BOISE, Idaho — Teaching people how to discern fact from fiction is part of the mission of our parent company, Scripps. That's why company leaders created National News Literacy Week.
As part of National News Literacy Week, 6 On Your Side and our sister stations across the country are partnering with journalism students to support the next generation of journalists. Here in Idaho, we're partnering with broadcasting students at Mountain View High School.
The teens will be using our extensive platforms to share stories they've created with you. Every day, broadcasting students at Mountain View are responsible for reporting their school's news.
"In order for it to happen requires about 15 people dedicated on a certain job and then you have to have the rest of the class out producing content at the same time," said Mike Gartner, a broadcasting teacher at Mountain View. "There's a lot that has to happen in 90 minutes, but they get it done."
These teens may be your next generation of journalists--and it's their voices 6 On Your Side is eager to support. We started with a classroom discussion about growing up in the age of "fake news" and how students can tell fact from fiction.
Technology keeps them in the loop constantly, yet these young content creators say they don't often hear their perspective shared.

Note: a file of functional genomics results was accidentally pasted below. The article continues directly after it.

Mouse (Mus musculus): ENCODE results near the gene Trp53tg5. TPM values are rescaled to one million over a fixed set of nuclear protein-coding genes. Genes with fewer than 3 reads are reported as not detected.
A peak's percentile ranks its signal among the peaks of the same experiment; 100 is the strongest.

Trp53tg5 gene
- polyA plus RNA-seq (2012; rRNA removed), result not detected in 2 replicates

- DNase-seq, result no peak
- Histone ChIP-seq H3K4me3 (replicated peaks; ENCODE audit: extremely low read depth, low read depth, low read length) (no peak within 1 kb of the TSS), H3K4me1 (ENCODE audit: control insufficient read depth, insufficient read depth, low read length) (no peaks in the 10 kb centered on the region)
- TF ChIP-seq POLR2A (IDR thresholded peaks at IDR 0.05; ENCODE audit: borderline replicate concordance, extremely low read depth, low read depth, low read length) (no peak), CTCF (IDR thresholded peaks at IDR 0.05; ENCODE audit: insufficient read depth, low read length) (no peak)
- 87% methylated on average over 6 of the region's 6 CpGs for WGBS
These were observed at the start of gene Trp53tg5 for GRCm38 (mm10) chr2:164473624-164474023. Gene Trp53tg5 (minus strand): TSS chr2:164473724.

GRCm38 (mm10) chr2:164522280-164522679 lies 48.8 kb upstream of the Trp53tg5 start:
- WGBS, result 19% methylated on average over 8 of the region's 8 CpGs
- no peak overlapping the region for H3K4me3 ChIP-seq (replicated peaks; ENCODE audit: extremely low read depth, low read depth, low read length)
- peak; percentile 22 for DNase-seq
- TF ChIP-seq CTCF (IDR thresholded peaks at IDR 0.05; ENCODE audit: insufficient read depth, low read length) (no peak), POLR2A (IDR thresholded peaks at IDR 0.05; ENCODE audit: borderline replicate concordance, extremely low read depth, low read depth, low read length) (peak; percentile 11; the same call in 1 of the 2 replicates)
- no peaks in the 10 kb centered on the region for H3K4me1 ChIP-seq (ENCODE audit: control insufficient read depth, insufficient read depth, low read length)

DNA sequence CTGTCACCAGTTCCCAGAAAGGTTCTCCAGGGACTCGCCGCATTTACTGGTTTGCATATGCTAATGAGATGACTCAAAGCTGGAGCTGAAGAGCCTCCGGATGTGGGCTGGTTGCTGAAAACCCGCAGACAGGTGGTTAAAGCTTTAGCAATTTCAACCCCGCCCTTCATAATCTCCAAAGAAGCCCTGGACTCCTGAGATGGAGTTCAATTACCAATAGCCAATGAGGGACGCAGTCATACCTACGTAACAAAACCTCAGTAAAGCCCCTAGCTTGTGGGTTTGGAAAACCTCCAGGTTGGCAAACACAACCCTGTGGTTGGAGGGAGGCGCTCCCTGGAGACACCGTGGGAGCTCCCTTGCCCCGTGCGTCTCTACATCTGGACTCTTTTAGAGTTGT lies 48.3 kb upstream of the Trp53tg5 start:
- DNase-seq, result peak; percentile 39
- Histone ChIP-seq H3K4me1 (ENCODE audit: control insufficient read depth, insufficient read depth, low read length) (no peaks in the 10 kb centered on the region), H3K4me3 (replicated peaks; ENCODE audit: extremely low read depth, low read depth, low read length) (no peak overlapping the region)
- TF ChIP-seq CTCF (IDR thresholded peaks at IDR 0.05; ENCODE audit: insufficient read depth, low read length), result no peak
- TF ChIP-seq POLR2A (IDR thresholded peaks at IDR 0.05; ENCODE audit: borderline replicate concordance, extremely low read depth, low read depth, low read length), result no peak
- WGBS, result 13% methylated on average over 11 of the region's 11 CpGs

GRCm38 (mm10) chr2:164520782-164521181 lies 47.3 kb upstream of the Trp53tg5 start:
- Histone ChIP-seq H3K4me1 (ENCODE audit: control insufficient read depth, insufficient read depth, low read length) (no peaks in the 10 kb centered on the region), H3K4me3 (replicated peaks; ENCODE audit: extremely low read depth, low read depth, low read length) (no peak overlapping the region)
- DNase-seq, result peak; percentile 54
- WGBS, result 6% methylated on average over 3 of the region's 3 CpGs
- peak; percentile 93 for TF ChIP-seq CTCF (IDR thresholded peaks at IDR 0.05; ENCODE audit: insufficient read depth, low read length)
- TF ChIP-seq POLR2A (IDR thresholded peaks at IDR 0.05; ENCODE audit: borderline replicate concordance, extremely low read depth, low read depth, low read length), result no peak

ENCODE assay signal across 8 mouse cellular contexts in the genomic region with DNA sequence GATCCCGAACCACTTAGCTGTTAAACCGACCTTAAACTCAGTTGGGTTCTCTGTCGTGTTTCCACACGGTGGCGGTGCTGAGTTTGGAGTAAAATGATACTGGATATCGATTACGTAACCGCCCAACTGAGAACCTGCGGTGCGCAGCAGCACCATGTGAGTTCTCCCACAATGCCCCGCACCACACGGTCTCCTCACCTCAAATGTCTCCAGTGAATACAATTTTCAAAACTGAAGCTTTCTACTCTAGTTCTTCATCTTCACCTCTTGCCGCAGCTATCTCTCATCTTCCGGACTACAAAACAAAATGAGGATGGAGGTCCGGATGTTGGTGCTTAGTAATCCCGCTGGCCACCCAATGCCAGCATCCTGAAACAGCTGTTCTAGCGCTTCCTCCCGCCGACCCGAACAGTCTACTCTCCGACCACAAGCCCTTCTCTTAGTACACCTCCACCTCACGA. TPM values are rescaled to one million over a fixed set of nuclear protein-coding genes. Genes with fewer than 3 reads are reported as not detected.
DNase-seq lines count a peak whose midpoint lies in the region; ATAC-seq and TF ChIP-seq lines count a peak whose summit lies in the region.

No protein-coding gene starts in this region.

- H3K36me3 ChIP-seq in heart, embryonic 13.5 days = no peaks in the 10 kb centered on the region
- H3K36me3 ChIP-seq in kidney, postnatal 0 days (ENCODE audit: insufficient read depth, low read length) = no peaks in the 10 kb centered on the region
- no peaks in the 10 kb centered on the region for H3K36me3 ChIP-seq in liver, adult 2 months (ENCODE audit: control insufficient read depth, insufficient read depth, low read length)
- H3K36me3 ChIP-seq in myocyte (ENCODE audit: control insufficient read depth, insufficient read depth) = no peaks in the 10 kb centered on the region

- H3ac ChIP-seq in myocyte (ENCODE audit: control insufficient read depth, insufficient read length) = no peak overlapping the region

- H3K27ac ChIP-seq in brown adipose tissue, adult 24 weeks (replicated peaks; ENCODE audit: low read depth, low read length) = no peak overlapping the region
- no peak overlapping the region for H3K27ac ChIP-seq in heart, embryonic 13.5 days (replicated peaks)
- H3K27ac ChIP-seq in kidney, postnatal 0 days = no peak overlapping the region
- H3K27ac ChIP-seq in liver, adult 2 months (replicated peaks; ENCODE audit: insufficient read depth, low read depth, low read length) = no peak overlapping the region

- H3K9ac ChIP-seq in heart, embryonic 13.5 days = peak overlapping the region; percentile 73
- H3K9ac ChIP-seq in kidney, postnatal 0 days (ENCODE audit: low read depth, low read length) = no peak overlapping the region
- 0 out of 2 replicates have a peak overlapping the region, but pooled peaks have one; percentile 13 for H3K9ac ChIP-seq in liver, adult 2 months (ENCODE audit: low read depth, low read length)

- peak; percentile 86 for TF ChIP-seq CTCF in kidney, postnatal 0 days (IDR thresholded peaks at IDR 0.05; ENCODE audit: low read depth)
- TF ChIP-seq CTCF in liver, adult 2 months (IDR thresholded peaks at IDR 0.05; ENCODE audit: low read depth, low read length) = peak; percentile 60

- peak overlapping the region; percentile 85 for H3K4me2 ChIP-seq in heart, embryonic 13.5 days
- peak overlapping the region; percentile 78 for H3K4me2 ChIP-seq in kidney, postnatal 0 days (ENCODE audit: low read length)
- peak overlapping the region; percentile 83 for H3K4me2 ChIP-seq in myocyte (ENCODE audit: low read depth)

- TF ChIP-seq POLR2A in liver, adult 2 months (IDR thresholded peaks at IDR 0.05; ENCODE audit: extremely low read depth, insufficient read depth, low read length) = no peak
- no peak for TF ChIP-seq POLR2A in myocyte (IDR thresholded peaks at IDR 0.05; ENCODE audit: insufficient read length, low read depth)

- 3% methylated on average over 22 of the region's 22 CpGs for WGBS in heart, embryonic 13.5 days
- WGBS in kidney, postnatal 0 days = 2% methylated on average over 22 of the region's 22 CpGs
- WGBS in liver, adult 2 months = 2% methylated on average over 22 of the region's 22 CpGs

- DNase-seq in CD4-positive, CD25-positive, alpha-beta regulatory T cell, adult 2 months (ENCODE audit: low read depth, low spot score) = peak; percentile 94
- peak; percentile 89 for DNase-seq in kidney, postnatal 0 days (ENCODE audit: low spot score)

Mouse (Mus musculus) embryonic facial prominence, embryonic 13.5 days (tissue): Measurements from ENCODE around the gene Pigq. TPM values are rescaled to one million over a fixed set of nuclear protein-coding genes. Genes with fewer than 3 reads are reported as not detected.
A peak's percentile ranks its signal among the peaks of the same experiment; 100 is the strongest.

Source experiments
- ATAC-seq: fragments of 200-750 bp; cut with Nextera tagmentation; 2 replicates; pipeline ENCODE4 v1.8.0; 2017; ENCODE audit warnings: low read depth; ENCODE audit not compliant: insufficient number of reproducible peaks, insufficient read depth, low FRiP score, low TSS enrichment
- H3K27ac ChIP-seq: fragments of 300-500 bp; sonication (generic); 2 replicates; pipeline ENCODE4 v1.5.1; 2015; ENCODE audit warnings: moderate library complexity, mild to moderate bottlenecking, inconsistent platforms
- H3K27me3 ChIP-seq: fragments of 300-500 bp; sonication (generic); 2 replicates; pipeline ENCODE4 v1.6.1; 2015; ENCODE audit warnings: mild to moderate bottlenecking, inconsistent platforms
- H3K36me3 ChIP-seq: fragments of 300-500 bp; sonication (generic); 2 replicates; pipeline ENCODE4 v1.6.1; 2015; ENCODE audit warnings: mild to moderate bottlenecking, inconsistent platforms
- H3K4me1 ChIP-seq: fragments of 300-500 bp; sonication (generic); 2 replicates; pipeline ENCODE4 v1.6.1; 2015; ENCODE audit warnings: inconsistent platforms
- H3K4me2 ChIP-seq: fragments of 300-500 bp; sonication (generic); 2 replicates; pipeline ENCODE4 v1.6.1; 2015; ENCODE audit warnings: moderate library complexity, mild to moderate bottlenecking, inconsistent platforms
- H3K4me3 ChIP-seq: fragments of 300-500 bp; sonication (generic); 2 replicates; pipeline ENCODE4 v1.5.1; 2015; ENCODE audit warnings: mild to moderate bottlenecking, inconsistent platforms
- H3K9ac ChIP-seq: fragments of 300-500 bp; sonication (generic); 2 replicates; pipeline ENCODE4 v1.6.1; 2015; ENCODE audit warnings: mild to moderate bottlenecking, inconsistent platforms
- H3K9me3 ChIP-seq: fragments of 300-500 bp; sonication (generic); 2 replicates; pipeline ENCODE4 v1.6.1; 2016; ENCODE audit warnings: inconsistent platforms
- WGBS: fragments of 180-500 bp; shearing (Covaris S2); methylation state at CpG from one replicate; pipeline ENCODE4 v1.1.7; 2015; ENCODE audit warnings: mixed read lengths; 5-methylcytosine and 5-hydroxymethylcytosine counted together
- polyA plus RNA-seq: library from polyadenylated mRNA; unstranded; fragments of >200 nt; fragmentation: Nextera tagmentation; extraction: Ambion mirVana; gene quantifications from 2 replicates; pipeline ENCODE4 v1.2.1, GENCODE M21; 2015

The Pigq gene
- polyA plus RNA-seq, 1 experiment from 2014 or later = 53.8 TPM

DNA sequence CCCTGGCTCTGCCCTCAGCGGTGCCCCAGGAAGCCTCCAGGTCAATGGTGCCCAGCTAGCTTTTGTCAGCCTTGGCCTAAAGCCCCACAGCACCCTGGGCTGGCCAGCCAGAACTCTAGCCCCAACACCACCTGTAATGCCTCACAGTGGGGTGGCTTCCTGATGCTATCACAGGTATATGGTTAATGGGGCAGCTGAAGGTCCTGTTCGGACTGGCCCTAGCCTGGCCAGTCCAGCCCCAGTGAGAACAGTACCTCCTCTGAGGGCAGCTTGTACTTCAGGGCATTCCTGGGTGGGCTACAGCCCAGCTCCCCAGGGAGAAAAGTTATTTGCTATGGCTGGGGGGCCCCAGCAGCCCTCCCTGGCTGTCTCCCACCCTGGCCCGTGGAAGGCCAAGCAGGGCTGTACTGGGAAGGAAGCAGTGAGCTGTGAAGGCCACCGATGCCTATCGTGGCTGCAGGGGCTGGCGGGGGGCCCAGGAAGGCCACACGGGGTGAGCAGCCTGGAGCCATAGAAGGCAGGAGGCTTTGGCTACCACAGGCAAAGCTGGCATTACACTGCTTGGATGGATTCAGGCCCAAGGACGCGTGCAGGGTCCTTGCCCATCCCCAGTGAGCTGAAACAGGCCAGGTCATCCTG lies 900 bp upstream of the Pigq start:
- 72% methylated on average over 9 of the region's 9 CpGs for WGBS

"I think a lot of times we are upset because we are not heard and I don't know why that is," said Jonathan Silva, a junior at Mountain View. "Maybe it's because we are young or they tell us we are too young. But I love that we are representing the youth because it gives us a chance to talk and to show what we think about a certain topic."
The first topic the students chose can be divisive, especially between teens and their parents: tracking apps on their phones. The young journalists are interviewing adults and their peers and doing their own research on how the apps work.
The students say the project is making them feel seen and heard.
"This is how we feel about a situation and this is us taking over to explain our view on the situation," said Sariah Gomez, a junior at Mountain View. "This is a lot more personal."
When it comes to air time, they're hoping you (the viewer) will have at least one reaction.
"I'm just hoping they can be like, 'Wow, they did a great job,'" said Silva.
The Mountain View students will share their story on phone tracking apps on 6 On Your Side on Thursday.